MiNK Therapeutics (NASDAQ:INKT) is a clinical stage biotechnology company that was spun off from Agenus (AGEN), as a preclinical company, in October 2021. Its therapies are being developed using iNKT cells, or invariant natural killer T cells. MiNK believes the properties of these cells should make them a superior therapy to treat certain disease conditions including certain solid cancers. In 2022 it moved two potential therapies, in a total of three disease indications, into Phase 1 clinical trials. It has several other therapies in preclinical development. Because it is a long road to FDA approval for commercial sales of the therapies, with many possible points of failure along the way, putting a specific value on the stock is guesswork. My guess is that this biotechnology platform will be immensely valuable by the end of the decade. Along the way the stock will typically go up when good data is released and down when poor or failing data is released. Here I will give an update on the data generated so far, with its implications.
iNKTs combine the killing features of natural killer cells with the durable memory response of T cells. iNKT cells, as generated by humans, are believed to be effective in treating solid tumor cancers. MiNK is engineering these cells to be better targeted for specific cancers and other disease indications. The iNKTs are drawn from healthy doners, multiplied and perhaps engineered, and administered to patients. So far, they appear to be safe to administer, not triggering the cytokine release syndrome that can be a problem with CAR-T therapies. They kill diseased cells by activating proinflammatory immunity, yet tend to prevent damaging hyperactivation. As cancer therapies they have an ability to turn cold tumors hot; the current generation of cancer immunology antibodies do not work on cold tumors.
At SITC (Society for Immunotherapy of Cancer annual meeting) in November MiNK Therapeutics presented clinical, first-in-humans data on agenT-797, which was acquired from Agenus during the spin off. Patients were previously refractory to treatment with Keytruda or Opdivo. As a monotherapy, against solid tumors, it showed a 27% reduction of tumors or disease stabilization. In combination with pembrolizumab (Keytruda) or nivolumab (Opdivo), it showed a 66% reduction, which is better than expected for the standard-of-care immunotherapies it was combined with, especially for previously refractory patients.
In a separate trial agent-797 showed an improved survival benefit of 70% versus 10% in patients with ARDS (acute respiratory distress syndrome) who were on respiratory bypass. ARDS can be caused by Covid, flu, and other respiratory diseases.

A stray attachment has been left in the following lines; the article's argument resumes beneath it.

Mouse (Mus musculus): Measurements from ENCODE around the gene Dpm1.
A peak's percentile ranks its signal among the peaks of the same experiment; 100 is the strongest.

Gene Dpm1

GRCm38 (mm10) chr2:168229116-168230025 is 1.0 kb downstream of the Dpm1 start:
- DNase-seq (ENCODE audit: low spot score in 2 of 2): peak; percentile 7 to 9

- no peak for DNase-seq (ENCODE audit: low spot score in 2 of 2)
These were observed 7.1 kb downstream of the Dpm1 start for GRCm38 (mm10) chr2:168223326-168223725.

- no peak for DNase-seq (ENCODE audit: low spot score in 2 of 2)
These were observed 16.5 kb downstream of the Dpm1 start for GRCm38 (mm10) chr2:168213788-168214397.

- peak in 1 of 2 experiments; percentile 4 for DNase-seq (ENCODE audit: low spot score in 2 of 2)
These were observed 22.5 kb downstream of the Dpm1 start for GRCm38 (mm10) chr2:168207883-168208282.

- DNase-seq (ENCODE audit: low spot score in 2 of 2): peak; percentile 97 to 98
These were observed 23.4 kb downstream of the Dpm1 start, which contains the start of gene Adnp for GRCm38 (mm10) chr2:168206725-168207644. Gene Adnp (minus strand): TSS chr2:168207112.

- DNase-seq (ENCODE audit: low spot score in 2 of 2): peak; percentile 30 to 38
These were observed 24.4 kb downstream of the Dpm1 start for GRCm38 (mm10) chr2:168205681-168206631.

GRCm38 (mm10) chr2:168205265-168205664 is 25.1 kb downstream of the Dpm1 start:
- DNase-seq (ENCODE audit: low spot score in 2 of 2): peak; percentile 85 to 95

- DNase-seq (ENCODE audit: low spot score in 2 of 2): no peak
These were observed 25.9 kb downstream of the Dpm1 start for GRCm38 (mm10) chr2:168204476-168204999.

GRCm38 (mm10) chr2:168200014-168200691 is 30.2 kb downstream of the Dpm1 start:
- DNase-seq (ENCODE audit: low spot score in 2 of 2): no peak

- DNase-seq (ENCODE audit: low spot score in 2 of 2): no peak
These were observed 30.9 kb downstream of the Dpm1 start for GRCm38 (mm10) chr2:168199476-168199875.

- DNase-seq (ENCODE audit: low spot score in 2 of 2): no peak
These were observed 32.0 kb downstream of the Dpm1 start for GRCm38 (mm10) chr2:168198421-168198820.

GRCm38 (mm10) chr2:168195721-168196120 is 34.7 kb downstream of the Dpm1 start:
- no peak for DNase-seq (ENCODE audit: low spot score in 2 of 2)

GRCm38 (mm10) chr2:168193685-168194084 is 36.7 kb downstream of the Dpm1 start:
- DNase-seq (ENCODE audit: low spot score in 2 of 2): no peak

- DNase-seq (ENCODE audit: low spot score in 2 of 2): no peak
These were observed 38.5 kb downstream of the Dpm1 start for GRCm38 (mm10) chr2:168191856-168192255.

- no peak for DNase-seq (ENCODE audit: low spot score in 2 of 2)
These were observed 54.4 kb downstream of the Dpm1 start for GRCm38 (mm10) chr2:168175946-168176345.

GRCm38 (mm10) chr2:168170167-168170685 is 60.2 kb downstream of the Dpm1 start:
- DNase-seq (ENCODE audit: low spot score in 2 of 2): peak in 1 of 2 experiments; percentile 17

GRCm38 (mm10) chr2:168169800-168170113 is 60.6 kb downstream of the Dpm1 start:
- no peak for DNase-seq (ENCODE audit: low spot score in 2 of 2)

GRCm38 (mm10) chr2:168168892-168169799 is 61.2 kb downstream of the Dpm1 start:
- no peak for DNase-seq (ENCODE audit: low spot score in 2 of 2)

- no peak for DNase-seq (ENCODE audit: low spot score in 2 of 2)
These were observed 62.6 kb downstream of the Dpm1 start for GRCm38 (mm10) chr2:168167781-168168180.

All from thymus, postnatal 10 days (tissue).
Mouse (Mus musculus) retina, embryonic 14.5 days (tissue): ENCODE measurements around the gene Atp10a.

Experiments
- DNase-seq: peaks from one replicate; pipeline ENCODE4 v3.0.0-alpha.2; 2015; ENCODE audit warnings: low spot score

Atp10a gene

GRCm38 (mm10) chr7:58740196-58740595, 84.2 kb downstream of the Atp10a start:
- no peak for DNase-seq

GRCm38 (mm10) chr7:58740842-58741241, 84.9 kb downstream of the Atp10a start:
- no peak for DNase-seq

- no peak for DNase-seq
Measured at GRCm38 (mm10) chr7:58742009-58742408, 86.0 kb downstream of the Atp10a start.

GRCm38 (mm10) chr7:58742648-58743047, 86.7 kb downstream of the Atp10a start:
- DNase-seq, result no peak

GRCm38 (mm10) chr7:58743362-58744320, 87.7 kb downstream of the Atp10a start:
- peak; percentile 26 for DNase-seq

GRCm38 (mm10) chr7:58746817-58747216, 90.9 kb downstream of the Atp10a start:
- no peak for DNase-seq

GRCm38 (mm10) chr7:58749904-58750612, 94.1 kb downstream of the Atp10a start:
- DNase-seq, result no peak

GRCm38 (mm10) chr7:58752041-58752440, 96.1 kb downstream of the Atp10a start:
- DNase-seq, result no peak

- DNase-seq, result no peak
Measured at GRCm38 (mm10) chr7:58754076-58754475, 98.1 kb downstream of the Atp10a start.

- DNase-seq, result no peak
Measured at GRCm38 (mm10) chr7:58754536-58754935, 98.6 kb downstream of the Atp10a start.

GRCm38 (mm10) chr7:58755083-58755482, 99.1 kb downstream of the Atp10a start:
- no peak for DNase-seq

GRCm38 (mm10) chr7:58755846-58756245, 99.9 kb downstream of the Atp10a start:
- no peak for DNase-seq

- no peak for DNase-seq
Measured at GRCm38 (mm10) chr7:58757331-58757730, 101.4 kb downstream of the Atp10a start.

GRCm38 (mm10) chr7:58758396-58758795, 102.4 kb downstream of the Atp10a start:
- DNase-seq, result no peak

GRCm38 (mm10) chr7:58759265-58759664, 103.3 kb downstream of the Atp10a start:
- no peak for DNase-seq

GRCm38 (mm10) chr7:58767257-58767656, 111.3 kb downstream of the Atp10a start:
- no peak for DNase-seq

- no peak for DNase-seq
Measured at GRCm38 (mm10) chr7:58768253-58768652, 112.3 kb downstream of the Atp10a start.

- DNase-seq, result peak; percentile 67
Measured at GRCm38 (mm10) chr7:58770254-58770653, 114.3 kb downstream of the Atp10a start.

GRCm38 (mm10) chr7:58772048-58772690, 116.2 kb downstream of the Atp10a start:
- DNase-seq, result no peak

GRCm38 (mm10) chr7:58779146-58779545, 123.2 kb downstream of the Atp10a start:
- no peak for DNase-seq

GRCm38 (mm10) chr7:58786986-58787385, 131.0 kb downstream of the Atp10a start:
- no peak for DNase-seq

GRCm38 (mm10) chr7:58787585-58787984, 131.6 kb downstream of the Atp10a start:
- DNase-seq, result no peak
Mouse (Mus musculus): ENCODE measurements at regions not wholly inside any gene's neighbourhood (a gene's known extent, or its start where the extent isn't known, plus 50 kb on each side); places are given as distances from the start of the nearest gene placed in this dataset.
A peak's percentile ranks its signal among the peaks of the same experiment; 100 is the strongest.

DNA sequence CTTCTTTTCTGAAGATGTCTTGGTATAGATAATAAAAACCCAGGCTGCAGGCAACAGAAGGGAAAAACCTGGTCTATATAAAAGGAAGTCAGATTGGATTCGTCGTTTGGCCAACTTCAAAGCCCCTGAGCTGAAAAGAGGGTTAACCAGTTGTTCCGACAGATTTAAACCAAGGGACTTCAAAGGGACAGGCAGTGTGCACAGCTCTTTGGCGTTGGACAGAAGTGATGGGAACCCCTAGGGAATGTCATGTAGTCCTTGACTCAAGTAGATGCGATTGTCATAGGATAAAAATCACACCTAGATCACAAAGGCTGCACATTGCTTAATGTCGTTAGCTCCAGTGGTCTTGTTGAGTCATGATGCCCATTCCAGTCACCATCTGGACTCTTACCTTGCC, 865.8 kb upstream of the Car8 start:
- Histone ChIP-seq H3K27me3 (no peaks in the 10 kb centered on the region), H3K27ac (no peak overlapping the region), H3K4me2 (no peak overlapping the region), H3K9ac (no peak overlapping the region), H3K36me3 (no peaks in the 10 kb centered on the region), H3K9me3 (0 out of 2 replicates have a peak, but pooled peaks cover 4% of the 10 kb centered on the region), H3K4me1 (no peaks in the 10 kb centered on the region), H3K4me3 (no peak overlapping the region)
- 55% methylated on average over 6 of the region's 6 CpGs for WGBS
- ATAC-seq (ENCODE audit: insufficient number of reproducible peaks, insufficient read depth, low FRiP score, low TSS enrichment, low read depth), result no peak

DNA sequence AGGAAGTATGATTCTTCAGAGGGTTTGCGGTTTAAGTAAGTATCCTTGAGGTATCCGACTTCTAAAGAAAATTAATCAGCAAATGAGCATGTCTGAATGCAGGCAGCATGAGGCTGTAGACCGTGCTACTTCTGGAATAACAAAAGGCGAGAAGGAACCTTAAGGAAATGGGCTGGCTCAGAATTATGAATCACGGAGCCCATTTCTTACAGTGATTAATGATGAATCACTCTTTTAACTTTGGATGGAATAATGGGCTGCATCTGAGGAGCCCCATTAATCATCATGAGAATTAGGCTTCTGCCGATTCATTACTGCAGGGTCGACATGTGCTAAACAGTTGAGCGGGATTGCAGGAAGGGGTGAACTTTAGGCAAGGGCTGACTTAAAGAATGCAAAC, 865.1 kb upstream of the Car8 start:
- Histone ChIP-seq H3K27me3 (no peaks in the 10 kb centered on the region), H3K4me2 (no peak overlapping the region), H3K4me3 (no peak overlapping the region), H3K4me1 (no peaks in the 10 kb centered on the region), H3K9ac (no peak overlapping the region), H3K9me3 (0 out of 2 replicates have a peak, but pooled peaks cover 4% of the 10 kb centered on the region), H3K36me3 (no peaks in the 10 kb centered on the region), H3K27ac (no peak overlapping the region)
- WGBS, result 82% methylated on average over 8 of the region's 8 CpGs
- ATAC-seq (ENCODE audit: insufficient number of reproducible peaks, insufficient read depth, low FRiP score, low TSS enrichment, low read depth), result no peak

In both trials safety was very good, with no signs of lymphodepletion, cytokine release syndrome, or neurotoxicity. Preclinical data was also released for other pipeline therapies. See the MiNK SITC press release for details. It is also worth looking at the MiNK R&D Day slideshow.
At the end of Q3 2022 MiNK had only $24 million in cash after using $5.6 million cash for operations in the quarter. Clearly it will need to raise a lot more cash to get its therapies to FDA approval and commercial income. Typically, that means either licensing one or more therapies or diluting current investors by issuing more stock. Licensing also means giving up a substantial share of potential future revenue. This need to find cash to keep going should be taken into account when valuing the company.
MiNK Therapeutics closed on Friday, December 2, 2022, at $2.52 per share. That equates to a market capitalization of about $80 million. It compares to a 52-week low of $1.09 and a 52-week high of $9.94. When it had its IPO, it quickly climbed to $20 per share on November 22, 2021. There are currently 33.8 million shares outstanding. Volatility has been the rule, which is not surprising for an obscure company that had no clinical data until recently.
Given what we know from the science of iNKT cells, and the early data, I think the company has a good likelihood of becoming a winner, for those who have enough patience. What cannot be predicted is the exact timing, nor any particular future market capitalization or stock price. I believe physicians should be excited by the Phase 1 results presented at SITC. The clinical results reduce the risk for investors, but Phase 2 studies with positive data would result in much greater risk reduction. My main problem with the current stock price is the low market capitalization of $120 million. Conducting Phase 2 trials is more expensive than Phase 1 trials, and Phase 3 trials are more expensive still. To raise another $120 million for operations at the current price would require substantially diluting current investors. If the stock went back to $20 per share, dilution to raise money would not present a problem for me. I think $10 per share is a more reasonable goal, given the risks of failures in later trials and of dilution.
Also note that Agenus retains much of the MiNK stock, and Agenus itself had $218 million in cash at the end of Q3. I think accumulating MiNK Therapeutics over time and tracking the data readouts could be very rewarding for investors who have an appetite for some risk. There is no rush, given the current risk-averse market.
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Disclosure: I/we have a beneficial long position in the shares of INKT, AGEN either through stock ownership, options, or other derivatives. I wrote this article myself, and it expresses my own opinions. I am not receiving compensation for it (other than from Seeking Alpha). I have no business relationship with any company whose stock is mentioned in this article.